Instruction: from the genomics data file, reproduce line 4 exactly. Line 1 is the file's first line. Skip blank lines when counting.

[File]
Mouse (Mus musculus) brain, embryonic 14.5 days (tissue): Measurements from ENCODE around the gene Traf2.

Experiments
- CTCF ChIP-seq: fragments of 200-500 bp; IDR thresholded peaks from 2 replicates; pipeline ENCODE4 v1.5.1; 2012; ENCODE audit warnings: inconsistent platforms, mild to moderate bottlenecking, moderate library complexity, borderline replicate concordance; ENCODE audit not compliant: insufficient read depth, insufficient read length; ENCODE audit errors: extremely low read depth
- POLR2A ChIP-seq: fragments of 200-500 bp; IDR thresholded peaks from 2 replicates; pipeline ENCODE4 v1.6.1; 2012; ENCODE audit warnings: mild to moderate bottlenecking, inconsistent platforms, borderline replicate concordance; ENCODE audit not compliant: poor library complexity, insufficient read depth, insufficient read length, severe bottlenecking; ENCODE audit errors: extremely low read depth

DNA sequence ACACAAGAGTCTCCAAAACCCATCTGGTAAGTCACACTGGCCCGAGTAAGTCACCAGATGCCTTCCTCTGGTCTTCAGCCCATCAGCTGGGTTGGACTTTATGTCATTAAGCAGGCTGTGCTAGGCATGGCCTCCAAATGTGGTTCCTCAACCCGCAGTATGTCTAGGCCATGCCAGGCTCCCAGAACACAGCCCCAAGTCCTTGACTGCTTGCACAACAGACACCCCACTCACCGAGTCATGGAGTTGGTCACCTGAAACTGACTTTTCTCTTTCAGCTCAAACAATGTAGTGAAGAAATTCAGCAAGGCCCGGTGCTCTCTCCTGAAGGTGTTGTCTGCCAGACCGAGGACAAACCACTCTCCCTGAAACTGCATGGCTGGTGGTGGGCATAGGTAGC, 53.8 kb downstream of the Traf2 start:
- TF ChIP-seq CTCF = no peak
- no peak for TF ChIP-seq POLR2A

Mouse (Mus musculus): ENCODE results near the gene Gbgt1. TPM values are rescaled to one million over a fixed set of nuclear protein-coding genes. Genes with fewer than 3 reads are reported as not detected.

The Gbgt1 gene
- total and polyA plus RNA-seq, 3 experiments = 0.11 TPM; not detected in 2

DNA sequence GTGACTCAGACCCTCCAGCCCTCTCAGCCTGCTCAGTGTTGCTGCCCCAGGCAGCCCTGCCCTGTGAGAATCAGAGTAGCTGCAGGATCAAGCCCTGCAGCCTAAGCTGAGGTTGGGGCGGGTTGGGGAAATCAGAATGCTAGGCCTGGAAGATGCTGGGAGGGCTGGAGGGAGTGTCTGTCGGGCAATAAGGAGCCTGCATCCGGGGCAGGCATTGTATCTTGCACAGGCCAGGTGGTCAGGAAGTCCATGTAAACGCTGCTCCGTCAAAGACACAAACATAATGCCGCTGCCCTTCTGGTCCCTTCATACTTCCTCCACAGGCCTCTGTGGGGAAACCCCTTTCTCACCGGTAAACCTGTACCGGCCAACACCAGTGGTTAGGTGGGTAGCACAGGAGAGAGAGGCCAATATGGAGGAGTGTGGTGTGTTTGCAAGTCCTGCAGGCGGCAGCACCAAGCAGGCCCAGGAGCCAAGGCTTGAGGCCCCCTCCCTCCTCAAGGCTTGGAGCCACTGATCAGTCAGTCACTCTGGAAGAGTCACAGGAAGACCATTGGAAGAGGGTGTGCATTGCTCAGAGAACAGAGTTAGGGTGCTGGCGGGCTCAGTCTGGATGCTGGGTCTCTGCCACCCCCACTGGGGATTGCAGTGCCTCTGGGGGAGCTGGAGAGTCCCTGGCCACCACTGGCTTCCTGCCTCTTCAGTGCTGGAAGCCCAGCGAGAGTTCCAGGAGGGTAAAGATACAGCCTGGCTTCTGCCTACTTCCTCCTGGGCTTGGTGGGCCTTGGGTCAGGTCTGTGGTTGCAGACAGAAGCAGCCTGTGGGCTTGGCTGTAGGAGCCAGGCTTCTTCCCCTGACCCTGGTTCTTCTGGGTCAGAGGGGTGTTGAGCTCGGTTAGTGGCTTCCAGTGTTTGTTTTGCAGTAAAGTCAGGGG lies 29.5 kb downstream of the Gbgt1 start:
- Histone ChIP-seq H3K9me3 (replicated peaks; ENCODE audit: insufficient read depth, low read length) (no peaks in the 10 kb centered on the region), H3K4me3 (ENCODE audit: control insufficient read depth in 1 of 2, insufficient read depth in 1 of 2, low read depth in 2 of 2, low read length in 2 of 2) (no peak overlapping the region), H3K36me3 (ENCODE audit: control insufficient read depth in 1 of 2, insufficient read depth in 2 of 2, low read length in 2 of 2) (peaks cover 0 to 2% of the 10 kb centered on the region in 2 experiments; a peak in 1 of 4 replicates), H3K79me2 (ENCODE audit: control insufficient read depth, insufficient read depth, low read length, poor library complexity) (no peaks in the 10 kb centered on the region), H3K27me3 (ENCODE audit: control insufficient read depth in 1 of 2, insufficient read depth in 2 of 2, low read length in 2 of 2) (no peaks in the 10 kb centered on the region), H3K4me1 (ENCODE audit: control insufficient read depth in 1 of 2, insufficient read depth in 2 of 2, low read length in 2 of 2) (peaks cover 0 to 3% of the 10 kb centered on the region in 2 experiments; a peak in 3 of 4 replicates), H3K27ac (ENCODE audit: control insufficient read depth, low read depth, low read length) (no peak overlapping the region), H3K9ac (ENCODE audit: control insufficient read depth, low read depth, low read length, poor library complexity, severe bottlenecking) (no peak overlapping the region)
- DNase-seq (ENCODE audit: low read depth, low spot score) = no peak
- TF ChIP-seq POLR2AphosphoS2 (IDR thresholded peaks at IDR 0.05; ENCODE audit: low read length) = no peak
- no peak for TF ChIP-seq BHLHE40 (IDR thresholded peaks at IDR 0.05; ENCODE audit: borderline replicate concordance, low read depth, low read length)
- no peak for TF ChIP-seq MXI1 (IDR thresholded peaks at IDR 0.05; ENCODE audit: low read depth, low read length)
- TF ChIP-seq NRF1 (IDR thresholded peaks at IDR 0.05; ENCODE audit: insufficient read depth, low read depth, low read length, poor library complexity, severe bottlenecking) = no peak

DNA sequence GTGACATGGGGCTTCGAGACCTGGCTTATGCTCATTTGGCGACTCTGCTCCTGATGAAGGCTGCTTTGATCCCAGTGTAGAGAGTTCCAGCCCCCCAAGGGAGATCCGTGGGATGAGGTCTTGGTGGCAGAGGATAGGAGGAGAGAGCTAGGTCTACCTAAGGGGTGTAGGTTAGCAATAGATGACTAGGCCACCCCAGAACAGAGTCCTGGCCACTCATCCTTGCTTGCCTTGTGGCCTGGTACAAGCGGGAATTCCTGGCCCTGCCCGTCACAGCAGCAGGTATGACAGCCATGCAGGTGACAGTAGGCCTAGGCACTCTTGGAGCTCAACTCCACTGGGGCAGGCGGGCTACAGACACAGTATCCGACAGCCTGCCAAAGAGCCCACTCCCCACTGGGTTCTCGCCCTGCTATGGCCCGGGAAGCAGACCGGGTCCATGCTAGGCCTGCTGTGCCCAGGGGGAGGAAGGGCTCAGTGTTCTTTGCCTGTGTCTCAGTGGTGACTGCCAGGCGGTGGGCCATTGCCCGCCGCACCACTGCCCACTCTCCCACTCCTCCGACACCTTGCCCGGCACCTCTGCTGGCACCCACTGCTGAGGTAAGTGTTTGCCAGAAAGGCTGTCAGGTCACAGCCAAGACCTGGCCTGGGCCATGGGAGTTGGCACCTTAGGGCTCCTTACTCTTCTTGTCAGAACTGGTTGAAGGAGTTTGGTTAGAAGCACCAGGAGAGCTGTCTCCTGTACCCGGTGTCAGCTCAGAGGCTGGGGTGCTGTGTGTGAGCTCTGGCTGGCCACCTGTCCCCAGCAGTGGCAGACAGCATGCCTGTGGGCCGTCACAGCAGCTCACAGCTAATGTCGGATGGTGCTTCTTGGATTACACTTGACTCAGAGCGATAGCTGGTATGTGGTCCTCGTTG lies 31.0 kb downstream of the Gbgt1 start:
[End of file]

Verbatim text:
- POLR2A ChIP-seq: fragments of 200-500 bp; IDR thresholded peaks from 2 replicates; pipeline ENCODE4 v1.6.1; 2012; ENCODE audit warnings: mild to moderate bottlenecking, inconsistent platforms, borderline replicate concordance; ENCODE audit not compliant: poor library complexity, insufficient read depth, insufficient read length, severe bottlenecking; ENCODE audit errors: extremely low read depth